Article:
(Seriously, though, readers: is there anything that could have predicted my anthropology degree quite so well as my absolute, shuddering sobs when I got to the “the aliens are only trying to save their babies, and the humans didn’t understand” twist at the end of that book? No. No there is not.)
After this past weekend, I can safely say this: when Honda civics break, they break with gusto.
I drive a hybrid Honda civic. It is a reliable car in a goofy color. I am fond of it, and it has not given me any problems in the last two years. However, when I left for work this past Sunday, I was greeted by a dead-as-a-doornail car.
This would be fine, except that all of the people I know who own cars were either a) at church (pious people got wheels, y’all), b) unlikely to own jumper cables, or c) my sleeping roommate. So, because I am an adult, I called my parents.
Because they love me, they jumped my car and–though the car seemed convinced that the parking brake was on–I got to work just fine. At work, I cleaned a bunch of tables and debated with my coworkers whether my constant exposure to Windex is responsable for the skin condition that is currently splitting my right palm open with dry skin and sadness.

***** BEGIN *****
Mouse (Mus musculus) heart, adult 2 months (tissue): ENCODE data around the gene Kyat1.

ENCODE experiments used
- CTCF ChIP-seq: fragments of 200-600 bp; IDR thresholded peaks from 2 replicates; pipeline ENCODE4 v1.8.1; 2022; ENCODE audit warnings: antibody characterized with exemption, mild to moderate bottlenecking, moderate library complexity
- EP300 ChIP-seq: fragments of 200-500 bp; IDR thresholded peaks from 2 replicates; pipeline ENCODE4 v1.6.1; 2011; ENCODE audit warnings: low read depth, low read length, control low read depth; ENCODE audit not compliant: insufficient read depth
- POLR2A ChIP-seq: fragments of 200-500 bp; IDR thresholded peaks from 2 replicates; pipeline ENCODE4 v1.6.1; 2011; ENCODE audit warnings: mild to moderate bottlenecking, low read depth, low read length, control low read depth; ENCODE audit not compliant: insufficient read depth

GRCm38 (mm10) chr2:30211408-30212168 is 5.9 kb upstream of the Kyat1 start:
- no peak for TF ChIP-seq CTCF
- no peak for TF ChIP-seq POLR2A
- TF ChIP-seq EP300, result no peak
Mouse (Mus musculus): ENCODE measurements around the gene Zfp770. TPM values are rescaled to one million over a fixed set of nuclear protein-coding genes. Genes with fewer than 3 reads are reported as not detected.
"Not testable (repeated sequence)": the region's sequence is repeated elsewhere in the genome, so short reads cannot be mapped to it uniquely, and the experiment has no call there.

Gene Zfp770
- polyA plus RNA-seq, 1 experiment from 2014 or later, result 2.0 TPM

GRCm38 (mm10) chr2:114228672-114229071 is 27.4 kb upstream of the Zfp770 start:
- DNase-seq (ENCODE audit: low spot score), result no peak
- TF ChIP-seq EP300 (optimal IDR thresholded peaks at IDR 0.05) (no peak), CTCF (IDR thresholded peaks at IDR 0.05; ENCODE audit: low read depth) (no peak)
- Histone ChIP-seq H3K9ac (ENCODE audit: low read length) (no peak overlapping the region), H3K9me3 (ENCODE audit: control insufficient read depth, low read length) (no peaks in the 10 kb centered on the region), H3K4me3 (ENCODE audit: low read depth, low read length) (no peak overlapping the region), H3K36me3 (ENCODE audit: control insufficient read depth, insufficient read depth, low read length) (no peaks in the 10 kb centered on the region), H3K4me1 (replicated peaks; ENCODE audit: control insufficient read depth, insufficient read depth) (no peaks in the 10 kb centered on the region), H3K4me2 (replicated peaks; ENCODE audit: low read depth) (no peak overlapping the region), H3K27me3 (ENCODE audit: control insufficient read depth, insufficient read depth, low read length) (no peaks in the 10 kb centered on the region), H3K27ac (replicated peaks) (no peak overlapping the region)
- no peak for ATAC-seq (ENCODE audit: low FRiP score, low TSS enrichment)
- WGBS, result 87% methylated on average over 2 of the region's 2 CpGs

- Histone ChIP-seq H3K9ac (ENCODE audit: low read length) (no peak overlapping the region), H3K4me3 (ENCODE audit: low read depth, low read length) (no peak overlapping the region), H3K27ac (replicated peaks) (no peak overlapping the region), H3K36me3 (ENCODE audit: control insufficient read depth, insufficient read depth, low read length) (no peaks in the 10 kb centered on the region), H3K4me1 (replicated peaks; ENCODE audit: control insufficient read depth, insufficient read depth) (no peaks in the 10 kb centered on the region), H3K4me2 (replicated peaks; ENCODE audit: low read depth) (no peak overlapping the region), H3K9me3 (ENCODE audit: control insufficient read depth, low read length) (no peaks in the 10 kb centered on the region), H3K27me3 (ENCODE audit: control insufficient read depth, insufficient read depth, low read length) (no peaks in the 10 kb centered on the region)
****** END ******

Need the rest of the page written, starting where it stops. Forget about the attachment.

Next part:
I am back in Atlanta after spending a week in the hills (near where FDR died in the arms of his mistress) with some of the other folks in my scholarship program. Though I’m not totally sure what that particular retreat is supposed to accomplish other than making all of Emory’s merit aid recipients tremendously fat on southern food, I am in no way complaining. There was muscadine ice cream! And viking bocce!
It’s called kubb. No, really. It was insane, as games invented in cultures that don’t have balls are wont to be.
So on Friday, I had a cake party (aka “the cakening”). The story as to why this happened is long and boring (short version: I like actualizing stupid jokes!), but the results were adorable, as my friends were game enough to actually come to my apartment dressed as cakes. My friends are delightful.